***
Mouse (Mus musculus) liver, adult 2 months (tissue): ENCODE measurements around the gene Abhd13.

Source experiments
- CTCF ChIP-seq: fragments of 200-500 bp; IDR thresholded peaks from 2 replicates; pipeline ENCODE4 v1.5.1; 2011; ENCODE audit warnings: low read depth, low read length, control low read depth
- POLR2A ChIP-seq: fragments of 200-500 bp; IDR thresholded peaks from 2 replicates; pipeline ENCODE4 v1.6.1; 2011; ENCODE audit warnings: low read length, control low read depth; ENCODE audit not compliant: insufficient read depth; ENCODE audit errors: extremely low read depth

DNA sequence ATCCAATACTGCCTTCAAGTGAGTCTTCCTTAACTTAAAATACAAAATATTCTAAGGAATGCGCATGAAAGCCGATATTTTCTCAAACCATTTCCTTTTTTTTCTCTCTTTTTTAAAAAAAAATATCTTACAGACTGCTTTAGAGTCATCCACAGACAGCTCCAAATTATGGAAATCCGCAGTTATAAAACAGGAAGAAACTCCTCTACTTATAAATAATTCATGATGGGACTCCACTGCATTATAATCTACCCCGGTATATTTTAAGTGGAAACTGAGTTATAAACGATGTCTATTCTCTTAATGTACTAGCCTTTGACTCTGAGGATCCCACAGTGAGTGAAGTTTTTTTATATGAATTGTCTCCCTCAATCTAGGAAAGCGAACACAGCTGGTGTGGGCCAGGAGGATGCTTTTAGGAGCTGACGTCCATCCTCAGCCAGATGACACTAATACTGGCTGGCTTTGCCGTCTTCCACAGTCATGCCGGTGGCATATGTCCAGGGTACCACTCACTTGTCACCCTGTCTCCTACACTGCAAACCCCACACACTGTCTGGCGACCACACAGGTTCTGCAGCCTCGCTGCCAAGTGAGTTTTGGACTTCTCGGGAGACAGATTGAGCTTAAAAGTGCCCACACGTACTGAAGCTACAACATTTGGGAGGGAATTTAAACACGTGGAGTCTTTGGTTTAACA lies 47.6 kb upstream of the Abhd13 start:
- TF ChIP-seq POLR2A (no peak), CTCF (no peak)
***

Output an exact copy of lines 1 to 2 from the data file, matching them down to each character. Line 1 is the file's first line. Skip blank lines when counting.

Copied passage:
Mouse (Mus musculus) liver, adult 2 months (tissue): ENCODE measurements around the gene Abhd13.

Source experiments